Okay, Jonny DiPuglia has no hits to his record, but the players he has scouted and signed have plenty of key hits on their record and helped the Washington Nationals win a World Series. Another one of Jonny’s youngsters is impressing in a Nats uniform, and his name is Luis Garcia. The teenager is often mistaken for Juan Soto due to his similar size and appearance. Both have great smiles, and Garcia will be a fan favorite too. He is batting .429 with a 1.000 OPS in Spring Training. Don’t expect him to be the second coming of Ted Williams, or Soto for that matter, but there is a chance that he will be on the high trajectory that some saw a few years ago at the Nationals’ Dominican Academy. He is just another of DiPuglia’s great finds in the Caribbean.
DiPuglia was recently promoted to the Vice President, Assistant General Manager of International Operations after serving as Washington’s Vice President of International Operations since November 2015. He was elevated to that role following two seasons (2014–15) as Washington’s Director of Latin American Operations. From 2009–14, he served as Washington’s Director of International Operations. With this 2020 season it will be DiPuglia’s 11th season with the Nationals organization after joining Rizzo’s staff following 11 seasons (1999–2009) with the Boston Red Sox after the shakeup of the Nationals operations in Latin America. He was one of the most impactful signings of Mike Rizzo’s tenure. For the record, DiPuglia will now have three World Series rings earned when he gets his Nats ring in April.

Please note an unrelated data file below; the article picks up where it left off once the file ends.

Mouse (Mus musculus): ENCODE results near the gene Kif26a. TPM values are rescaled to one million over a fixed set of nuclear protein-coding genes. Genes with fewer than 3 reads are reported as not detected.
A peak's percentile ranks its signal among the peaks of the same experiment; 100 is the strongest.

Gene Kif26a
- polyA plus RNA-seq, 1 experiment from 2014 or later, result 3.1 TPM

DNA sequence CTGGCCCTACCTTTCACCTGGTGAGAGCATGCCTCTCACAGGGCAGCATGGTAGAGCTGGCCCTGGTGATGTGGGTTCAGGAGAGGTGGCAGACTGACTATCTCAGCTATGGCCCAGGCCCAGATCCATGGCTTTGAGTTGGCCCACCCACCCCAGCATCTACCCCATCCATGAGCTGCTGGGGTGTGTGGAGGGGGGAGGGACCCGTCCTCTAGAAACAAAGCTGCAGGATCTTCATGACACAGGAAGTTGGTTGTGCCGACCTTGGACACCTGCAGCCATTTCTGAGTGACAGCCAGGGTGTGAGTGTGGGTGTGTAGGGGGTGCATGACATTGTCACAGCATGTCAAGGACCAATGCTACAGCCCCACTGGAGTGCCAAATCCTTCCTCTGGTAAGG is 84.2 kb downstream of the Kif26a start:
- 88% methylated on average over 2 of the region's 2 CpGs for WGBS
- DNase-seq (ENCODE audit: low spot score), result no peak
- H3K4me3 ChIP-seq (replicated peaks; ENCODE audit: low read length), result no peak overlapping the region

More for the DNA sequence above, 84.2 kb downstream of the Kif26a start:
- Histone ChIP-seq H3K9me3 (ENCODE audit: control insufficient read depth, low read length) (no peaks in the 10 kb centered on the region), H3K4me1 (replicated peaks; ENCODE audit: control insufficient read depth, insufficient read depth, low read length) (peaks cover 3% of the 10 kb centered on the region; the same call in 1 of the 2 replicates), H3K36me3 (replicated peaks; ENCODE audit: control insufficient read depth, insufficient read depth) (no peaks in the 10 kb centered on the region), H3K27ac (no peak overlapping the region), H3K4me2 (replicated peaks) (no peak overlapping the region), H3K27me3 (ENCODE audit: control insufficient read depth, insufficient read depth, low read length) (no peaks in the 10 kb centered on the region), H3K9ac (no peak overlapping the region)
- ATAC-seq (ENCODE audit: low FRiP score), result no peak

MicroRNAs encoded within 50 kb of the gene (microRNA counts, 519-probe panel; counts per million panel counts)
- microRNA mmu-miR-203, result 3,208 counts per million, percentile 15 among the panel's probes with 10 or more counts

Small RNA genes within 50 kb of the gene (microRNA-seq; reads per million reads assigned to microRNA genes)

After last season, DiPuglia was named the 2019 International Scout of the Year by the Scout of the Year Foundation and presented a plaque at the 2019 Winter Meetings. During his tenure with the Nationals, he has been involved in scouting, signing and the development of current Nationals like Soto, Victor Robles, Wander Suero, and Garcia.
When the Nats started to improve and move out of the top-10 spots in the amateur draft, the only way to improve the talent equally was to move the resources into the Latin American countries and there is not a chance that the Nationals win without Soto and Robles and the efforts of DiPuglia and his staff. The timing was perfect when the Lerner family moved millions of funding into the Dominican Academy. The 2014 and 2015 signing class that included Soto in 2015 saw record signing bonuses paid.
— Jesse Sanchez (@JesseSanchezMLB) July 2, 2015
Paying Soto that $1.5 million signing bonus seems like a bargain now, but this was the same Nationals team that was burned in the fraudulent signing of Smiley Gonzalez for similar money nine years earlier and with the inflation factor was actually more than Soto was paid. With Smiley-gate, the Lerners shied away from doing bulk Latin American signings for several years after they parted ways with former G.M. Jim Bowden. The discovery that the 16-year-old prospect known as Smiley Gonzalez was actually Carlos Alvarez set the team back light years in terms of progress. The fraudulent deal was completed at $1.4 million in 2006 and was money wasted in more ways than one. Alvarez was actually 20 and 4-years-older than the age of 16 on his false birth documents which led to the removal of Bowden and top adviser Jose Rijo — and it put Rizzo ultimately in charge.